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Intermittent explosive disorder: Associations with PTSD and other Axis I disorders in a US military veteran sample

Authors
Journal
Journal of Anxiety Disorders
0887-6185
Publisher
Elsevier
Volume
28
Issue
5
Identifiers
DOI: 10.1016/j.janxdis.2014.05.001
Keywords
  • Posttraumatic Stress Disorder
  • Intermittent Explosive Disorder
  • Comorbidity
Disciplines
  • Biology
  • Medicine

Abstract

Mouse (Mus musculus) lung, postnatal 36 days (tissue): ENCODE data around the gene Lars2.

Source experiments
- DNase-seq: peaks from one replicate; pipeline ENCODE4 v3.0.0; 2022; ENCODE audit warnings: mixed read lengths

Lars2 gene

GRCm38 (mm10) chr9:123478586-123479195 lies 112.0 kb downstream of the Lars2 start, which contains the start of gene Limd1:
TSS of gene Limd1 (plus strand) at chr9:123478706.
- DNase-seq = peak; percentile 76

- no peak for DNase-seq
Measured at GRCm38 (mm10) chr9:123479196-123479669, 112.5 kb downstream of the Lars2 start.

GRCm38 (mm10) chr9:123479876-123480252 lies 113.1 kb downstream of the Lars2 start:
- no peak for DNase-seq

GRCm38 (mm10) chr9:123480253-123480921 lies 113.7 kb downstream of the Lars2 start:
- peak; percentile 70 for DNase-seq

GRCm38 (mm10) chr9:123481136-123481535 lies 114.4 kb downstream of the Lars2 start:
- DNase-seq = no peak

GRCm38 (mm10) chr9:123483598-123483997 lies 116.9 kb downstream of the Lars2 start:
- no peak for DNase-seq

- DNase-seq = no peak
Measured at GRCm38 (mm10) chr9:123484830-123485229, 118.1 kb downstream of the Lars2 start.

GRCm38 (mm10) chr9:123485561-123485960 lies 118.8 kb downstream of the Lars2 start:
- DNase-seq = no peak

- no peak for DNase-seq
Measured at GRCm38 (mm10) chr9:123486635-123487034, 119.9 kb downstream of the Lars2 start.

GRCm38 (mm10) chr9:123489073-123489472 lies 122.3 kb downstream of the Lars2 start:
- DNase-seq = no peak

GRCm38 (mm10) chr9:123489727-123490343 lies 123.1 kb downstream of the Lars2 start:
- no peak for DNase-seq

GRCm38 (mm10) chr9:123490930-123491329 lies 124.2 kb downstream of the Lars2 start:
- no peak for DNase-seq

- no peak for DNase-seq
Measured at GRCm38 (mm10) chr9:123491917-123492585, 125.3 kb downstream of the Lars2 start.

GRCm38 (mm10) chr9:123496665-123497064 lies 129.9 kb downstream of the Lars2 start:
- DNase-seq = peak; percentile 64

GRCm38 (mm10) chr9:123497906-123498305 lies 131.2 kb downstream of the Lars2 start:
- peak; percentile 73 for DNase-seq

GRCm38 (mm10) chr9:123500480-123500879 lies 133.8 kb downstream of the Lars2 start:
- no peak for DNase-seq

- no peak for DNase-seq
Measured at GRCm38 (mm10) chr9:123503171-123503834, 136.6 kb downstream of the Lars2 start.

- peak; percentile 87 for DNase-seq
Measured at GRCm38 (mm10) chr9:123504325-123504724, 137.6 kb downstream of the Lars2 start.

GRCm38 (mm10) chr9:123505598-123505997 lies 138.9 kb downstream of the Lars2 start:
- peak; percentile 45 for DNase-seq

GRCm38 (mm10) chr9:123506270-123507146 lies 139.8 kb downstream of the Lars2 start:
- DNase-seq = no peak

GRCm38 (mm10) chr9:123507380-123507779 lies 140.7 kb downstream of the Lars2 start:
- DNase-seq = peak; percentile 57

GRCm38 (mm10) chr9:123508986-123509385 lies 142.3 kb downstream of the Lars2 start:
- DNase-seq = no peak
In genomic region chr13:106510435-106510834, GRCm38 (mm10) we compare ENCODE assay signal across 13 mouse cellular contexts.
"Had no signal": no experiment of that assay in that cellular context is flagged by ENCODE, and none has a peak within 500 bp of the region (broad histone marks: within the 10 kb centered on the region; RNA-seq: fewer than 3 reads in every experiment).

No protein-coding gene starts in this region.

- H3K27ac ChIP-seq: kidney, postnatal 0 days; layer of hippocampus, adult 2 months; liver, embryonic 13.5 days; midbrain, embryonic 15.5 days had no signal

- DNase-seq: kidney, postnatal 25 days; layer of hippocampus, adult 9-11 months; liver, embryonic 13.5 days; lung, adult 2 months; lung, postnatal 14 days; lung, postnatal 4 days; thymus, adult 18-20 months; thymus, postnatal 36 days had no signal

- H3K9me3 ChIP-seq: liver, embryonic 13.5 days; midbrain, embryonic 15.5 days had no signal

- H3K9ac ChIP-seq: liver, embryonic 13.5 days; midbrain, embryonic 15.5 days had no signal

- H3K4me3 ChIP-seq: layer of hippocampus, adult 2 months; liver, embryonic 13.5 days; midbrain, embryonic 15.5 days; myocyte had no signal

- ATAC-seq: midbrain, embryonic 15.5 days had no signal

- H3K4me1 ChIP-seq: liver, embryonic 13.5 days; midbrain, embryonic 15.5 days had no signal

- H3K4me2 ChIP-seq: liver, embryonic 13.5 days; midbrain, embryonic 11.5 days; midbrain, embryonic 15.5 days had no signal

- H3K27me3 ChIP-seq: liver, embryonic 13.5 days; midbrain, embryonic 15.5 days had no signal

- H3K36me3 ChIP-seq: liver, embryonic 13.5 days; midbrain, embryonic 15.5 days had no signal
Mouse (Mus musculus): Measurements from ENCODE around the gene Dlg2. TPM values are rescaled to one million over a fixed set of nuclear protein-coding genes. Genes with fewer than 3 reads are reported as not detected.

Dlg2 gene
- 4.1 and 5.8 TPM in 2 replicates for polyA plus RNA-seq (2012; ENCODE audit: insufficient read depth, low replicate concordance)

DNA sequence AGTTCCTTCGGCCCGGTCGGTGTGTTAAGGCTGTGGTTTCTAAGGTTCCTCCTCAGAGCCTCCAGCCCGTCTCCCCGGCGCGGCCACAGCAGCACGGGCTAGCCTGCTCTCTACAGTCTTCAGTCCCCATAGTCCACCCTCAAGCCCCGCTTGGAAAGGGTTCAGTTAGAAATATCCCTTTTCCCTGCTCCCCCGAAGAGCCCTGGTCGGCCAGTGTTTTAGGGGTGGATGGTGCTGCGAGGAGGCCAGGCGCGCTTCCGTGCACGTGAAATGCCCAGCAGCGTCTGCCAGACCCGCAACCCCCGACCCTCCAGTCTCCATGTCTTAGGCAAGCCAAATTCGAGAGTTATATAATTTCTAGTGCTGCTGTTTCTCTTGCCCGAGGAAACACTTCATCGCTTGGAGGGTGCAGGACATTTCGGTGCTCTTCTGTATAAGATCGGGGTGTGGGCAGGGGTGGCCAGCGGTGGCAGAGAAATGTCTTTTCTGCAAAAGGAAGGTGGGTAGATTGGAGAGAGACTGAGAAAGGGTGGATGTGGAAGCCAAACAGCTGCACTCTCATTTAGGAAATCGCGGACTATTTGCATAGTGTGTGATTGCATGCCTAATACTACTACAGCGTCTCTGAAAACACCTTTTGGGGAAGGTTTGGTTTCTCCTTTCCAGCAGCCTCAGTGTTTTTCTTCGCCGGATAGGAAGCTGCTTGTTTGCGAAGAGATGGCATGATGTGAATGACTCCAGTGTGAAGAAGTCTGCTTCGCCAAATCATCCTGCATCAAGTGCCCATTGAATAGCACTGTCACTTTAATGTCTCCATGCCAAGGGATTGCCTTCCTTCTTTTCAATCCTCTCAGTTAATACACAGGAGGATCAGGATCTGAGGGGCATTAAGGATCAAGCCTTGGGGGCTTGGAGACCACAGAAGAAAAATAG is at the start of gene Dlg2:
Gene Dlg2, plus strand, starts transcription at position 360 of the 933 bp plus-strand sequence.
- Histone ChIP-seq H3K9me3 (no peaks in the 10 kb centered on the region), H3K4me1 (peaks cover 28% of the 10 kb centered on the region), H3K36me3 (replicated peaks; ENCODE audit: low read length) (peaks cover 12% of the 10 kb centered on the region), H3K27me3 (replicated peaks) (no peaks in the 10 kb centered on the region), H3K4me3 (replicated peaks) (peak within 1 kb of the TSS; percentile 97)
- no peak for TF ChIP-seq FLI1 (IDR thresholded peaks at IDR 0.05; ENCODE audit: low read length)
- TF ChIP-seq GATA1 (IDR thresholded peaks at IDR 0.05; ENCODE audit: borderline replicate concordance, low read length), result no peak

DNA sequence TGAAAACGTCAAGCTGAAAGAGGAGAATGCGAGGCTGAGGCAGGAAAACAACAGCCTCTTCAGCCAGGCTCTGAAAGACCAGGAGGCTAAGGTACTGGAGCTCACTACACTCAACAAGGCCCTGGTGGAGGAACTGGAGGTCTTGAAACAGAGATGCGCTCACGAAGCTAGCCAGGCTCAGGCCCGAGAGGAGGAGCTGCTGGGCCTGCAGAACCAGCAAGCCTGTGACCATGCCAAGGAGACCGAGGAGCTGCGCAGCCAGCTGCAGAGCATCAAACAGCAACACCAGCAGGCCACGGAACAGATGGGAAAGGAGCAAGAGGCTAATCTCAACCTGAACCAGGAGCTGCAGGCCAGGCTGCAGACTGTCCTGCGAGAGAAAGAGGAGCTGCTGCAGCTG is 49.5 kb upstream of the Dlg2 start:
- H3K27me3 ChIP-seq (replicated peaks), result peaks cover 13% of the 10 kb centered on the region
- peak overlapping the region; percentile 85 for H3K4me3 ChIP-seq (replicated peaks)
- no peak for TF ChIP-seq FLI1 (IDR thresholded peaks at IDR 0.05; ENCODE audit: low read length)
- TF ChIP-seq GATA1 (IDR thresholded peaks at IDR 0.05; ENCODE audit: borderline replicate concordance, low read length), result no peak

Abstract This study examined the prevalence of intermittent explosive disorder (IED) and its associations with trauma exposure, posttraumatic stress disorder (PTSD), and other psychiatric diagnoses in a sample of trauma-exposed veterans (n=232) with a high prevalence of PTSD. Structural associations between IED and latent dimensions of internalizing and externalizing psychopathology were also modeled to examine the location of IED within this influential structure. Twenty-four percent of the sample met criteria for a lifetime IED diagnosis and those with the diagnosis were more likely to meet criteria for lifetime PTSD than those without (30.3% vs. 14.3% respectively). Furthermore, regression analyses revealed lifetime PTSD severity to be a significant predictor of IED severity after controlling for combat, trauma exposure, and age. Finally, confirmatory factor analysis revealed significant cross-loadings of IED on both the externalizing and distress dimensions of psychopathology, suggesting that the association between IED and other psychiatric disorders may reflect underlying tendencies toward impulsivity and aggression and generalized distress and negative emotionality, respectively.

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